For the British, the deaths in World War I struck hard. In that “war to end all wars,” some in British coastal towns could see the flare of mortars and hear the firing of guns in Belgian. In that war of attrition, men dig into trenches equipped almost like houses with cots and kitchens. For weeks, months, years, British and Belgians dug in opposite their German enemies. The soldiers could smell each other’s cooking, hear occasional voices raised in agony or song.
I imagine there is a double horror of war fought in such close proximity: fear for one’s own agony, coupled with disgust and fear at the agony you cause. Erik Marie Remarque’s quintessential war novel, All Quiet on the Western Front, (193?) tells it best–the young German students conscripted to fight a war they don’t understand, and don’t want, who in mud and fear become crazed with waiting, until they rush over the tops into blind hatred and enemy fire.
Of my father and his three brothers, only the youngest, Frankie, went into combat in World War II. Whatever bloodshed he witnessed as he recovered from malaria in North Africa, once he was sent to Naples, his service became the rollicking events of an urban cowboy. He shooed whores into American officers’ beds, requisitioed donkeys, bread, and wine. Since he spoke formal and dialectical Italian, he hinted that he’s been part of an American/British contingent to urge the Pope to speak out against the war. Yet, even Frankie came home a changed man, refusing to visit his wife and daughter, divorcing and marrying a New York lawyer he’d met in the Army.
My father, called the “professor” by his more he-man brothers, was excused from combat because of poor eyes and flat feet. Instead he did war work at Kabuta in Pennsylvania–who knew what was being manufactured there. In the worker’s cottage where we lived, my mother’s tales created my first memories–of a doctor leaning over me as she held me down on the kitchen table for him to pierce my eardrum and let the pus drain. “Snow up to the top of the windows,” she would say, turning my early memories into scenes from her North Dakota childhood, and making me a prime reader later of the Laura and Marie books.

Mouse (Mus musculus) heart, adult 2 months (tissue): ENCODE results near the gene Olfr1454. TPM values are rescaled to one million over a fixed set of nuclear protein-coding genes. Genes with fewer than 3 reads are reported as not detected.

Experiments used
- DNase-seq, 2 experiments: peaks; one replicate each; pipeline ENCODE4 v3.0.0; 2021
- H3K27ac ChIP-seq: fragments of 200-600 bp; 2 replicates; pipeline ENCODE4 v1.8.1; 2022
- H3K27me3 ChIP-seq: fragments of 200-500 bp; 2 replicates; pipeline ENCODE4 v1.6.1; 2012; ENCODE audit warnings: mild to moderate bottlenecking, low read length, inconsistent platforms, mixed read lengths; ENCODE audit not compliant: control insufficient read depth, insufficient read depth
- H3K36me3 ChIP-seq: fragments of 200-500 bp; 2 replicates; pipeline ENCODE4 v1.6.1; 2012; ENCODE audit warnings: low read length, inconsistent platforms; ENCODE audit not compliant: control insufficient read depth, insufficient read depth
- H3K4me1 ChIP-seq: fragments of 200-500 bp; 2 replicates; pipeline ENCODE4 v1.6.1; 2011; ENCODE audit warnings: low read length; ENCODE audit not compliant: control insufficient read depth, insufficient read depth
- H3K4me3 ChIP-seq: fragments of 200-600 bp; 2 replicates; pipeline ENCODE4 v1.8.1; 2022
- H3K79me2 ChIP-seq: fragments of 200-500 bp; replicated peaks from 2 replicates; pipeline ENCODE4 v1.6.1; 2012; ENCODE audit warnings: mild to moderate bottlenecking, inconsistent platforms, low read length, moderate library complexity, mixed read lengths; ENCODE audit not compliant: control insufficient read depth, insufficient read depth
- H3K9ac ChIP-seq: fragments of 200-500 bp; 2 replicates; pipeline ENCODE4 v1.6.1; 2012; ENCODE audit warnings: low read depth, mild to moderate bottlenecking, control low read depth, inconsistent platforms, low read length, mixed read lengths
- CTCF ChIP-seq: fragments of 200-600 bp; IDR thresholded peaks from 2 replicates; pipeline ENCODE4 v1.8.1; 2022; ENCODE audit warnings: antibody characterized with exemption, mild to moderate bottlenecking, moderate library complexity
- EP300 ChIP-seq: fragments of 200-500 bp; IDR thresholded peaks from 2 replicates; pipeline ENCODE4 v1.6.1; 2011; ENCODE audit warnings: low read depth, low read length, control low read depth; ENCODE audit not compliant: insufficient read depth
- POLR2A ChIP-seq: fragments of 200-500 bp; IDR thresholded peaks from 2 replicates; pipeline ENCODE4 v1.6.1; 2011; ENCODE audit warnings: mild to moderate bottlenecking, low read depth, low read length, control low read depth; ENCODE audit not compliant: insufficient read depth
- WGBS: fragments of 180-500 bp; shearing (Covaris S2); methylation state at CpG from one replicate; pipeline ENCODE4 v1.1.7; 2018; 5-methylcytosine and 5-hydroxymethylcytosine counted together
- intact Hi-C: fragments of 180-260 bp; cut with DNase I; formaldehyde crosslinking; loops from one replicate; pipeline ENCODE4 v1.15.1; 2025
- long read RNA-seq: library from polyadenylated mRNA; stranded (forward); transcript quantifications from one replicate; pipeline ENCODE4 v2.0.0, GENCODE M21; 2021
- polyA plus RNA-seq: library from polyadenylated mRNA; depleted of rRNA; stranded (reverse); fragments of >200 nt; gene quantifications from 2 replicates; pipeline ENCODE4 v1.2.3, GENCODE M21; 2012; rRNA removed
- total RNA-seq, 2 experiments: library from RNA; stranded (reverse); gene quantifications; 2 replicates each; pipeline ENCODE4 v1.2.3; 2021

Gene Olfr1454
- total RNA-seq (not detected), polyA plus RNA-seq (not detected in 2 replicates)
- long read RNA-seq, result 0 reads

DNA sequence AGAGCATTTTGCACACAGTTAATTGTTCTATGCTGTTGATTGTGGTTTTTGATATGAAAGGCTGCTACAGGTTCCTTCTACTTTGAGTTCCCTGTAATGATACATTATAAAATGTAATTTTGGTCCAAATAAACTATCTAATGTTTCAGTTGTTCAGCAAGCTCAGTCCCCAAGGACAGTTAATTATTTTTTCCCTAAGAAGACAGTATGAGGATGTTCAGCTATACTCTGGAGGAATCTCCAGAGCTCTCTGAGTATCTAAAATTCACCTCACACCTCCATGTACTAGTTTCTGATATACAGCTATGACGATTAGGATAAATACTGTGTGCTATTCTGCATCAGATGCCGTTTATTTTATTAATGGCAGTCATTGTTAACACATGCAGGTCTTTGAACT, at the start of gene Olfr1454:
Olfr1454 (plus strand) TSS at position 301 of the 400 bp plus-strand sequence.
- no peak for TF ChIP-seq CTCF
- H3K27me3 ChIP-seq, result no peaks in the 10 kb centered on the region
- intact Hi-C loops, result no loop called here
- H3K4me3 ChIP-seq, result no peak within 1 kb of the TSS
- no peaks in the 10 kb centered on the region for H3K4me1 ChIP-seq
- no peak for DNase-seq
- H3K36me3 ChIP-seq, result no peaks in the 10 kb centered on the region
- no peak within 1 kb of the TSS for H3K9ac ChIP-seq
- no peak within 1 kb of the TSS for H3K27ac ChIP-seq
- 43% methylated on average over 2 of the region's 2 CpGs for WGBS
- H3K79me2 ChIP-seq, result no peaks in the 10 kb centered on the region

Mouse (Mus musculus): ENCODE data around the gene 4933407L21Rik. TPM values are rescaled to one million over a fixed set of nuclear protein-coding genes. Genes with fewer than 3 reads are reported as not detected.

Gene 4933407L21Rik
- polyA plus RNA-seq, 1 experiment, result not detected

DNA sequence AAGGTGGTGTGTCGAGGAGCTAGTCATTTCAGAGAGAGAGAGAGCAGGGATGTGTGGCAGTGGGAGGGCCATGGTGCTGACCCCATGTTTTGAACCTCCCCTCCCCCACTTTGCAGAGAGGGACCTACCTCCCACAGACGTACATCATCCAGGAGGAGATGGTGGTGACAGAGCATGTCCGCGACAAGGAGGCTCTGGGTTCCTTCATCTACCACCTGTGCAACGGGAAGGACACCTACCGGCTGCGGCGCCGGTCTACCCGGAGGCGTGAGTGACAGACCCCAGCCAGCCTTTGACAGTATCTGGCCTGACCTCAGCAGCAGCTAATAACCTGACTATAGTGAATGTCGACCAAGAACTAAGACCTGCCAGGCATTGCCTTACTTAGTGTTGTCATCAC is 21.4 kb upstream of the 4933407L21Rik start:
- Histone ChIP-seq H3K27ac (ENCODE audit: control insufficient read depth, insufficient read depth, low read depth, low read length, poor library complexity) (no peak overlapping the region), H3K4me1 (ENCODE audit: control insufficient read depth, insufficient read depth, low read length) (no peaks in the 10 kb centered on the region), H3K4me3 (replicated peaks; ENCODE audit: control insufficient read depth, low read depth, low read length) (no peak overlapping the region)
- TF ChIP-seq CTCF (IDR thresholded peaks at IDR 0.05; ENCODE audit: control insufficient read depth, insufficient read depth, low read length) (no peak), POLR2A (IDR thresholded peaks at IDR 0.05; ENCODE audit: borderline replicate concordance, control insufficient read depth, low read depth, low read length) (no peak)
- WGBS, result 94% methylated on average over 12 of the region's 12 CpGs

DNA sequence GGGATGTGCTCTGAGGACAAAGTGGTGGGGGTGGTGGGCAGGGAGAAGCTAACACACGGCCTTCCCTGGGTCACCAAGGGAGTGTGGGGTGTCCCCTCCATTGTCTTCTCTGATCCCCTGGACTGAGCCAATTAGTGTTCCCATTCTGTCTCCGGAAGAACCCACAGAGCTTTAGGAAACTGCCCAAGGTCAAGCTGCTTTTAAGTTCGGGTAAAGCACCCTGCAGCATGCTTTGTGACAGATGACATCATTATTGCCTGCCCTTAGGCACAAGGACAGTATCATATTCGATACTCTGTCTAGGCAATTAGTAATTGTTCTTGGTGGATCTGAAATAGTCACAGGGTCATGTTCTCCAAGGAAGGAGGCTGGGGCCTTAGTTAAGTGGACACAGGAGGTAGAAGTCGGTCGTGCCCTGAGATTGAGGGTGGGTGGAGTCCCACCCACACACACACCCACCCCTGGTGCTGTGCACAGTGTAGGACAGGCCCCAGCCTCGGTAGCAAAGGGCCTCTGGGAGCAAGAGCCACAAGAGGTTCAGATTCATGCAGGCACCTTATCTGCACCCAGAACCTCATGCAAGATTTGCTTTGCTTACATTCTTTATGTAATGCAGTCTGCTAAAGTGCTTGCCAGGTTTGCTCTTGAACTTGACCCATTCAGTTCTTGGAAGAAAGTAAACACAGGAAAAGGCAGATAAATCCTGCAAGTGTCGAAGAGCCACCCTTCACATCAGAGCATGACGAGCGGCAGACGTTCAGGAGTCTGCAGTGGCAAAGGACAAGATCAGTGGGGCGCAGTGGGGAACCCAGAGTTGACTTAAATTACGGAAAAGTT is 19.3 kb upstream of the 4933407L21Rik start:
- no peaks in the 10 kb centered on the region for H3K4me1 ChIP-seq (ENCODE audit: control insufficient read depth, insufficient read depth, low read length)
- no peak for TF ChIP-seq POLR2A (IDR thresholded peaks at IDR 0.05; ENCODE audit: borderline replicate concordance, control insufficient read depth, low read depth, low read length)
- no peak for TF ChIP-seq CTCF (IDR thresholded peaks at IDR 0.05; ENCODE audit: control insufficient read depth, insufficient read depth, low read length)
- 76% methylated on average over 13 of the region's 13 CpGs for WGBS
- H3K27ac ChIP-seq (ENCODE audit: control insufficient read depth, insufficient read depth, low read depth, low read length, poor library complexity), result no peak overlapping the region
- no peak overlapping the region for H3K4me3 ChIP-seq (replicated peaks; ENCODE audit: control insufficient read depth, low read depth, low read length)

It’s been hard for me to bring war inside the family circle, that is, until this spring when I taught three veterans in a mid-level writing class. One never went overseas, one was a helicopter pilot in Iraq, and one spent a decade in the service, both in Afghanistan and elsewhere. The two who saw active duty both came home with PTSD, post-traumatic stress disorder. Now as I drive my husband to the airport a few days from Memorial Day, my husband, the Vietnam draft refuser who spent 18 months in a federal penitentiary rather than escape to Canada or fight in Vietnam, my husband who does not talk about war, any war unless prodded, my husband who has his own kind of scars from his prison experience–he’s on his way to play Scrabble in San Jose. But as I pause to study the rows of white crosses in Fort Snelling National Cemetery, I think of my three students, one who proudly described walking with his veteran grandfather among the rows of crosses, anticipating about his own burial there, who came home from Iraq, after flying the wounded from battle to hospital and could not shake the screams and terror from his memory, and the third who eventually trained U.S. soldiers to take their places in Afghanistan, surely one of the strangest wars American soldiers have ever fought.
These two wrote about returning home with a sense of terrified emptiness, becoming easily agitated and losing emotional control, of being unable to look for work or keep their hands from shaking. This is service that saps life for years after the battlefield. With help from the Veterans Administration, each man has found ways to help himself recover–talk therapy, hard exercise, weeping, writing, working with other vets. Whatever else I may think of President Obama, and I’m largely a supporter, I honor his efforts to keep the United States out of active combat in the implosion that is the near east. I honor this, even as I’m horrified at the hundreds of thousands of refugees, and the breakdown of civilized decency. It is very hard to tell what will happen there, and what we may be called upon to do.